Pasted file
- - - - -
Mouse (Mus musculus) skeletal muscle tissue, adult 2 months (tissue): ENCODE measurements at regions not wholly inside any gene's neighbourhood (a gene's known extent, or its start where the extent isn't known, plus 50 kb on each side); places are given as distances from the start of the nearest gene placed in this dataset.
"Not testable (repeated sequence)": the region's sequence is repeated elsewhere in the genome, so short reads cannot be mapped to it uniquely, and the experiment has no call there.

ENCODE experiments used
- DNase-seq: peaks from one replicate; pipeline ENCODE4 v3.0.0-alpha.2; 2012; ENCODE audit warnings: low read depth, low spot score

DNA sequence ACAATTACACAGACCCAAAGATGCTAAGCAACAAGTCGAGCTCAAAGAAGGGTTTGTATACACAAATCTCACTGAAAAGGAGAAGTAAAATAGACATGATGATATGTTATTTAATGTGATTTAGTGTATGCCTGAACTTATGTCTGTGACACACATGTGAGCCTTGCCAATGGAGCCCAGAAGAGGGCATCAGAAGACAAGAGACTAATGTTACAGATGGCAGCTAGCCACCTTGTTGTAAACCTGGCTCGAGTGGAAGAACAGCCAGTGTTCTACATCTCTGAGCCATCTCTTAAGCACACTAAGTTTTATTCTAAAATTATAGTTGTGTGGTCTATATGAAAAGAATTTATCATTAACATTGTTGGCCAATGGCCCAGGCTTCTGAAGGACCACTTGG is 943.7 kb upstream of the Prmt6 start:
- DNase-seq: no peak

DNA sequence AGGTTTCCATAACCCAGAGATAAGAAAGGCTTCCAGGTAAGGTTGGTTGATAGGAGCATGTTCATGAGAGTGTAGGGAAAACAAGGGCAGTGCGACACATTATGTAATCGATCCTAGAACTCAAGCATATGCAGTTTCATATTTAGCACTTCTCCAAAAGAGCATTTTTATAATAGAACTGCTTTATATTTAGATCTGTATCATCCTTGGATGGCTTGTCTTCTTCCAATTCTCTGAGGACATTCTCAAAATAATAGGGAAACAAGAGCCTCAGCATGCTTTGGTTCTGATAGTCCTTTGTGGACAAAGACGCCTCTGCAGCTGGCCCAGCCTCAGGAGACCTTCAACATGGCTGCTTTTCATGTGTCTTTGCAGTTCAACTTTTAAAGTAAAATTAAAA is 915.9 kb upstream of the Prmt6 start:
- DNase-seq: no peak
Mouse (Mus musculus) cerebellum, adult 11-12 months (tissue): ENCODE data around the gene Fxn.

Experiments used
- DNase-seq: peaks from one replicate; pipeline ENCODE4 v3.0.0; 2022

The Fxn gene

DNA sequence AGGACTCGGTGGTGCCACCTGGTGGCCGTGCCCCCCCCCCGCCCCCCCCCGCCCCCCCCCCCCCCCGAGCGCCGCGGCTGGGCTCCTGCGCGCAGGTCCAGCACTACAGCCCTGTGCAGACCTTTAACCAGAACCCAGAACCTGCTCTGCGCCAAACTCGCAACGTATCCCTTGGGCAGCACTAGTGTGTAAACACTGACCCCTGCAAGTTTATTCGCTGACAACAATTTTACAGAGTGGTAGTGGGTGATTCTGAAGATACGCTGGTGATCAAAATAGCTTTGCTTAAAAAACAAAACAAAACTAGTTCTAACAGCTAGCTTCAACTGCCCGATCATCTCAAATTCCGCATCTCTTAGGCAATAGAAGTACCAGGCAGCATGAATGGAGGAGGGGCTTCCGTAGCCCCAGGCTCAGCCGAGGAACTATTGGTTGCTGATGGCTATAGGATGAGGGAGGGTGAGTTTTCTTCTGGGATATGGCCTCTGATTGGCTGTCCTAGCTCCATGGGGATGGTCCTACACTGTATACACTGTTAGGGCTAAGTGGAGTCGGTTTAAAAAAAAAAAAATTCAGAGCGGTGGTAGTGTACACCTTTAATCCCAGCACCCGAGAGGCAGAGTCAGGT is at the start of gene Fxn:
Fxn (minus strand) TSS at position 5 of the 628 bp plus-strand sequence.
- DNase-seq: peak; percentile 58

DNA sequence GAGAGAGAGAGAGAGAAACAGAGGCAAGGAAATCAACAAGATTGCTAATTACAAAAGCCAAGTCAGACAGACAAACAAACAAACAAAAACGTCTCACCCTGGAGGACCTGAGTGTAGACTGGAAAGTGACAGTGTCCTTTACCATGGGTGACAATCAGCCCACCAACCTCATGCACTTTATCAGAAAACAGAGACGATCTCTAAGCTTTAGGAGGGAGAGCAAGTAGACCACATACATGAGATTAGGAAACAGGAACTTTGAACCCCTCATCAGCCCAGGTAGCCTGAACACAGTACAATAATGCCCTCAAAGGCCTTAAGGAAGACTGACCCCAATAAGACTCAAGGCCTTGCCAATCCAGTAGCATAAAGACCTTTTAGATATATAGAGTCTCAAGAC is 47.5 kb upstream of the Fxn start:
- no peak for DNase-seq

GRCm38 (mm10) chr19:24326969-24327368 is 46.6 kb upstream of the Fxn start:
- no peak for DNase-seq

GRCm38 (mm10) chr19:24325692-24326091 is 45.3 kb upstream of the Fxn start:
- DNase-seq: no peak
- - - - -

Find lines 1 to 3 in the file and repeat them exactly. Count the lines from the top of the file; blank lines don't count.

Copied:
Mouse (Mus musculus) skeletal muscle tissue, adult 2 months (tissue): ENCODE measurements at regions not wholly inside any gene's neighbourhood (a gene's known extent, or its start where the extent isn't known, plus 50 kb on each side); places are given as distances from the start of the nearest gene placed in this dataset.
"Not testable (repeated sequence)": the region's sequence is repeated elsewhere in the genome, so short reads cannot be mapped to it uniquely, and the experiment has no call there.

ENCODE experiments used